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COVID-19 & Other Respiratory Illnesses: How Are They Different?

Your child has a stuffy nose, cough and fever. Is it a cold? The flu? Or are they symptoms of COVID? Some COVID, flu, respiratory syncytial virus (RSV) and cold symptoms can be alike. But there are some clues that set each of these common viruses apart.

Even with masks and vaccines, contagious viruses are still spreading that lead to sniffles, sneezing and coughing.

Is it COVID-19, the flu, RSV or a common cold?

Let's look at the viruses that cause four common childhood illnesses—COVID-19, flu, the common cold and respiratory syncytial virus.

All of them share some similar symptoms. This can make it hard to tell them apart. Here are some clues that help your pediatrician figure out what kind of respiratory illness is making your child sick.

  • COVID-19 symptoms include fever, cough, fatigue, congestion, shortness of breath, sore throat, headache, sneezing, vomiting/diarrhea, or loss of taste/smell. COVID-19 symptoms can appear 2 to 14 days after infection.

  • Flu symptoms include fever, cough, fatigue, stuffy nose, shortness of breath, sore throat, headache. Symptoms show up about 1 to 4 days after being exposed to a sick person. The infection can cause pneumonia.

  • RSV can cause a fever, cough, fatigue, stuffy nose, shortness of breath, sneezing, fast/short breaths, flaring nostrils, wheezing and grunting, poor feeding/no appetite, and head bobbing or chest caving in between and under ribs with each breath. Symptoms of RSV usually are worst on days 3 through 5 and last about 5 to 7 days. The infection causes a cold, which may be followed by bronchiolitis or pneumonia. RSV is common in late fall through early spring. In 2021, however, the pandemic caused a strange thing to happen. The number of RSV infections and hospital rates went up in summer 2021 instead. Nearly all children get RSV by their second birthday.

  • Common cold symptoms may include fever, cough, fatigue, stuffy nose, sore throat, sneezing. Colds are upper respiratory infections that can be caused by many viruses. A few common cold viruses are rhinovirus, adenovirus, human coronavirus, human parainfluenza virus, human metapneumovirus and RSV. Healthy children get about 6 colds a year.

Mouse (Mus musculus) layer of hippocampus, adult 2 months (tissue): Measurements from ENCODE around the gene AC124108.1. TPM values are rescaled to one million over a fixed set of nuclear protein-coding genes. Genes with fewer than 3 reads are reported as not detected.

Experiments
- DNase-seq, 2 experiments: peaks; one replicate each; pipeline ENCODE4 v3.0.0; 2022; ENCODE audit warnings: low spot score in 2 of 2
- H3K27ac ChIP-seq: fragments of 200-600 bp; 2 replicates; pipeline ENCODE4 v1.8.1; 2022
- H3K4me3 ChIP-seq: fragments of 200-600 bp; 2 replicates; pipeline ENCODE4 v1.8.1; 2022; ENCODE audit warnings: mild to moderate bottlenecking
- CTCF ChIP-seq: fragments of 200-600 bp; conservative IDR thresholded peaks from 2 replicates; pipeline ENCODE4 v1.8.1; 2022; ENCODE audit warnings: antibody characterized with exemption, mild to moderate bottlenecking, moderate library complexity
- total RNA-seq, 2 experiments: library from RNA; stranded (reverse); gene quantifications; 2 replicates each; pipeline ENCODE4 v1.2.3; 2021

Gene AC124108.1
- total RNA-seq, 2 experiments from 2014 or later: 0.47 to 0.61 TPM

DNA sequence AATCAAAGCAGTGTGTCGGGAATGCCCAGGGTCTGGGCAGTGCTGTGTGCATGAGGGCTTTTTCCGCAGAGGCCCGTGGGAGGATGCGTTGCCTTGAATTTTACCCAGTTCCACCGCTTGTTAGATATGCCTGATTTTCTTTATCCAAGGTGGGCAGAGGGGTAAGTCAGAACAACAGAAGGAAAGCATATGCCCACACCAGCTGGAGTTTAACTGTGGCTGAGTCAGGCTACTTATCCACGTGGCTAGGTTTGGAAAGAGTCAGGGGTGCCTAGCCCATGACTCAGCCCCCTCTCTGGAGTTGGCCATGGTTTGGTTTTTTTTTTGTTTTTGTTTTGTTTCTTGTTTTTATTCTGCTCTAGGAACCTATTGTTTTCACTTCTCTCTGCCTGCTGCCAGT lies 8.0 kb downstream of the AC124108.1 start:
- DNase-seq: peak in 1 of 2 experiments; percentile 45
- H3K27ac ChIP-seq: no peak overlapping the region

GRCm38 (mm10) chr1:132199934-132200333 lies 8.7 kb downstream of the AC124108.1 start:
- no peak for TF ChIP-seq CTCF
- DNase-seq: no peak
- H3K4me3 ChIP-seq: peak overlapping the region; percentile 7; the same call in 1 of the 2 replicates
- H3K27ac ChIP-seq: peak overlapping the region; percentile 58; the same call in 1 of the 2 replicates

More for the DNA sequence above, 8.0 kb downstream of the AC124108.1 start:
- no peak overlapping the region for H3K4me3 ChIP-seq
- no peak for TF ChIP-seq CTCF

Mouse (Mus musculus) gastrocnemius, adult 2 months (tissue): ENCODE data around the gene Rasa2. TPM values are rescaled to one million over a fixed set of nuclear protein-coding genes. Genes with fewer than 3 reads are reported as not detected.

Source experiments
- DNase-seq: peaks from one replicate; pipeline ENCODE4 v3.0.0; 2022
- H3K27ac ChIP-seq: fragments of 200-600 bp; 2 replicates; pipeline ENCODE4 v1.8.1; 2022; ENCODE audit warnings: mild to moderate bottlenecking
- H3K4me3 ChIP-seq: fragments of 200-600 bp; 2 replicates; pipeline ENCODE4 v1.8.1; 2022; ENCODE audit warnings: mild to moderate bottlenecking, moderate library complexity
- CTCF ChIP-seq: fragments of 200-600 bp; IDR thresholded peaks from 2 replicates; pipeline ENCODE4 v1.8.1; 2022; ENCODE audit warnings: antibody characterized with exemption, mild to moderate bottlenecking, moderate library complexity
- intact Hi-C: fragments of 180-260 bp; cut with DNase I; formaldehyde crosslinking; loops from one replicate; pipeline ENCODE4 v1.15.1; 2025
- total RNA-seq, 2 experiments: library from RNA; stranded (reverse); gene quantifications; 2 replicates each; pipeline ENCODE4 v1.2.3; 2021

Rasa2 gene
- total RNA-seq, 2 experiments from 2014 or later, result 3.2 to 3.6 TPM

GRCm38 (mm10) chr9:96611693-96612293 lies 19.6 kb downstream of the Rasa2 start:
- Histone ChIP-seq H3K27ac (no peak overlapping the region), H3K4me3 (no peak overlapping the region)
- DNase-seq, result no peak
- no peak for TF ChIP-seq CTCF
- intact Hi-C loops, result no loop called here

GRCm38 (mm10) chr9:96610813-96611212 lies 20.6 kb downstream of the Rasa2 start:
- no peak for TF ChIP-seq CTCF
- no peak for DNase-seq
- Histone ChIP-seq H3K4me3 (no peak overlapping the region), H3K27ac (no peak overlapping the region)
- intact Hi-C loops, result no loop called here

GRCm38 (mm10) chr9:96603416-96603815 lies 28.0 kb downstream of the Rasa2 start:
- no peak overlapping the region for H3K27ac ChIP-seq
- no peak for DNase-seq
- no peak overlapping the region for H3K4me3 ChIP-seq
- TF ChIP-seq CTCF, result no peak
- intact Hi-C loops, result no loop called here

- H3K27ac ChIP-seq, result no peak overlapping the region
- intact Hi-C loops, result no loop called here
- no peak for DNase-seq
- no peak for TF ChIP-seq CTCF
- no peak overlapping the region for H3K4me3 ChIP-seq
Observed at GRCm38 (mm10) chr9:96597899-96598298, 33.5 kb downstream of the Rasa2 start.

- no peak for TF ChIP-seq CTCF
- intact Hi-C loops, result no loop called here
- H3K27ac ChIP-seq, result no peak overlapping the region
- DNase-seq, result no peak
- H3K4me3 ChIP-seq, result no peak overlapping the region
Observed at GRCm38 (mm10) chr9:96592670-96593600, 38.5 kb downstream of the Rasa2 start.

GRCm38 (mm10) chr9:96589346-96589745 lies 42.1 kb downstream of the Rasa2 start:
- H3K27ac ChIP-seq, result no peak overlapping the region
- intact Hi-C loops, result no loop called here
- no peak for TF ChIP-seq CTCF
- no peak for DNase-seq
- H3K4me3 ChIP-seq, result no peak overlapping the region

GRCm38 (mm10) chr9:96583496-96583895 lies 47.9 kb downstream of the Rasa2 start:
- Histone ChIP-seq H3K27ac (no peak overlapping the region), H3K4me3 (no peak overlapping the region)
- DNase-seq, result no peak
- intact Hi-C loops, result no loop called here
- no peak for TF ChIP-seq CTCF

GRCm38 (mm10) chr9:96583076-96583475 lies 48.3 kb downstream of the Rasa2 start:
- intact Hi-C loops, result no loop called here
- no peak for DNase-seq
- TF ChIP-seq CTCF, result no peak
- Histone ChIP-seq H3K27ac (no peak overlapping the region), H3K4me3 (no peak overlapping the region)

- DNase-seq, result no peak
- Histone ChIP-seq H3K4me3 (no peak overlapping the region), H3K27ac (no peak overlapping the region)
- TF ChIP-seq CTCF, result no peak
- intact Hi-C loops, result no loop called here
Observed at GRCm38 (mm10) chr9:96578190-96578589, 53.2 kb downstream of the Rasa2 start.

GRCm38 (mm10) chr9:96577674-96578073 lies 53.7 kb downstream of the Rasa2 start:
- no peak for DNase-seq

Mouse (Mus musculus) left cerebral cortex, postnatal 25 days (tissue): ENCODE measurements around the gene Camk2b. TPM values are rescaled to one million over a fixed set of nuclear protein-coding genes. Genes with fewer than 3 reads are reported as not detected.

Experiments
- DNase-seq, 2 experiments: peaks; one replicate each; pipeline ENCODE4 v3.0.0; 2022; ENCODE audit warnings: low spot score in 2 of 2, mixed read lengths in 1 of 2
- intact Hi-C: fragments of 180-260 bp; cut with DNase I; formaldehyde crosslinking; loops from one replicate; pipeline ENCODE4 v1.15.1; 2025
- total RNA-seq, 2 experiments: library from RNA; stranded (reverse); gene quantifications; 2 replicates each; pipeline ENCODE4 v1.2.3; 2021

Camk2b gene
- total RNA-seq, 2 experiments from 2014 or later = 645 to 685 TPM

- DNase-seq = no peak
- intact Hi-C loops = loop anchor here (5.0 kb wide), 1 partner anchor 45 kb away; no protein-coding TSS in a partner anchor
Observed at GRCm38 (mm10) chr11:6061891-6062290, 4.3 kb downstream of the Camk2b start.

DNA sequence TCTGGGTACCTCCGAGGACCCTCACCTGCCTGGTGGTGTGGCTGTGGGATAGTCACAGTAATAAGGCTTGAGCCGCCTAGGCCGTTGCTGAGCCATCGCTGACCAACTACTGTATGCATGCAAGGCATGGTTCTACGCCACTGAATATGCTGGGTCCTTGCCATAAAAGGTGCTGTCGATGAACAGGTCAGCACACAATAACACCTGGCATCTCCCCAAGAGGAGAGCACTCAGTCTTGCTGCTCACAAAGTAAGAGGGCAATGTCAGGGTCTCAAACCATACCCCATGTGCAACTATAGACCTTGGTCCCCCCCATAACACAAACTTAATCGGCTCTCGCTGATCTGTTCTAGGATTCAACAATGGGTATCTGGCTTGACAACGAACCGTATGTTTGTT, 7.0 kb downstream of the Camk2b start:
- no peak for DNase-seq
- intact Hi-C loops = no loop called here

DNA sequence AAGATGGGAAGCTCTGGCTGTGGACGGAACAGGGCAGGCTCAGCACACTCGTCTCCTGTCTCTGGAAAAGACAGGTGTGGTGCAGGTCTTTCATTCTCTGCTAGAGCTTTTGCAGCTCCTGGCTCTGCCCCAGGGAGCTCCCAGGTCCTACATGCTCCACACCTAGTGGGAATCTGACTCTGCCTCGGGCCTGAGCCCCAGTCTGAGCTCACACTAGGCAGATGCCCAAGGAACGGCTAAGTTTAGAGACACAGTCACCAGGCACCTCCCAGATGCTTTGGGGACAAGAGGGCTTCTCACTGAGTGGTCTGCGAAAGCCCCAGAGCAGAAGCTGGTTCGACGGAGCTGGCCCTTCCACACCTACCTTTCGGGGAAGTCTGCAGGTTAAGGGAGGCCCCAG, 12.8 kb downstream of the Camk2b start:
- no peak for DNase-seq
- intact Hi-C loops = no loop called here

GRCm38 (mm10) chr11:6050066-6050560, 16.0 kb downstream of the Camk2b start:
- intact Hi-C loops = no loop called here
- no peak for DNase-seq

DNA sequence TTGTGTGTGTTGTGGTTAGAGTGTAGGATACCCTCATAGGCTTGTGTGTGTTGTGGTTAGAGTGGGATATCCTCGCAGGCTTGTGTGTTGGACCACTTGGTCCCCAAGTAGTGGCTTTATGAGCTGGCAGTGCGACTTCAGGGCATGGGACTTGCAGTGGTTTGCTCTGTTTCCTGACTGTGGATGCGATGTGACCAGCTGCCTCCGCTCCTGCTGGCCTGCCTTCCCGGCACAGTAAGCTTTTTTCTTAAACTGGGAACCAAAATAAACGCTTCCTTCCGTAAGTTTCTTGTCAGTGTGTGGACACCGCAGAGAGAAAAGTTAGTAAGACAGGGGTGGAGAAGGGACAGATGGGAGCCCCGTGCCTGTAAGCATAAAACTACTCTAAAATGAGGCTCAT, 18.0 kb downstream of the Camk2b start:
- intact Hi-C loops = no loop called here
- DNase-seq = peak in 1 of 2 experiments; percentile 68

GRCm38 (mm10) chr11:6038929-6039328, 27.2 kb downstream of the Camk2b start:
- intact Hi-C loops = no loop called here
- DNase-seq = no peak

Can kids get more than one illness at the same time?

Yes. Your doctor may refer to this as a secondary illness. For example, it is not unusual for children with flu or COVID to develop moderate or severe pneumonia. And cold symptoms can lead to another health problem like an ear infection or sinus infection.

Because some of the symptoms of flu, COVID-19 and other respiratory illnesses are similar, the Centers for Disease Control and Prevention (CDC) recommends testing to confirm a diagnosis. People can be infected with both flu and COVID-19 at the same time and have symptoms of both.

How to avoid getting sick now that viruses are so unpredictable

Vaccines are an effective tool to prevent serious illness from the flu, COVID-19 and other vaccine-preventable diseases. Staying up to date on routine immunizations also helps others. The protection from vaccinescan help to keep people at risk of serious problems from flu, COVID-19 (and its complications, like MIS-C), and other viruses out of the hospital.

Everyone 6 months and older should get flu vaccines each year. Get your child vaccinated by the end of October to protect them throughout flu season, which can last until the end of May. Everyone 6 months and older also should receive COVID-19 vaccinations.

There is no vaccine for RSV or the common cold. For RSV, some infants who are at risk of serious problems can receive an injectable medicine called palivizumab. It protects babies who were born significantly premature, had a heart defect or weak immune system.

There are many tools other to help stop viruses from spreading. Children should learn to cover their mouths and noses with a tissue when they cough or sneeze (and then put the tissue in the trash right away). Wearing a mask in public helps prevent COVID, flu and other viruses from spreading. And everyone should be encouraged to wash their hands with soap and water or use an alcohol-based hand sanitizer.

Remember

If your child is sick and you have any questions or concerns about their symptoms, don't hesitate to call your pediatrician. And if you had to delay visits to the pediatrician during the pandemic, it is important to catch up on immunizations, sports physical examinations and routine care.

More information

Last Updated
2/14/2022
Source
American Academy of Pediatrics (Copyright © 2022)
The information contained on this Web site should not be used as a substitute for the medical care and advice of your pediatrician. There may be variations in treatment that your pediatrician may recommend based on individual facts and circumstances.
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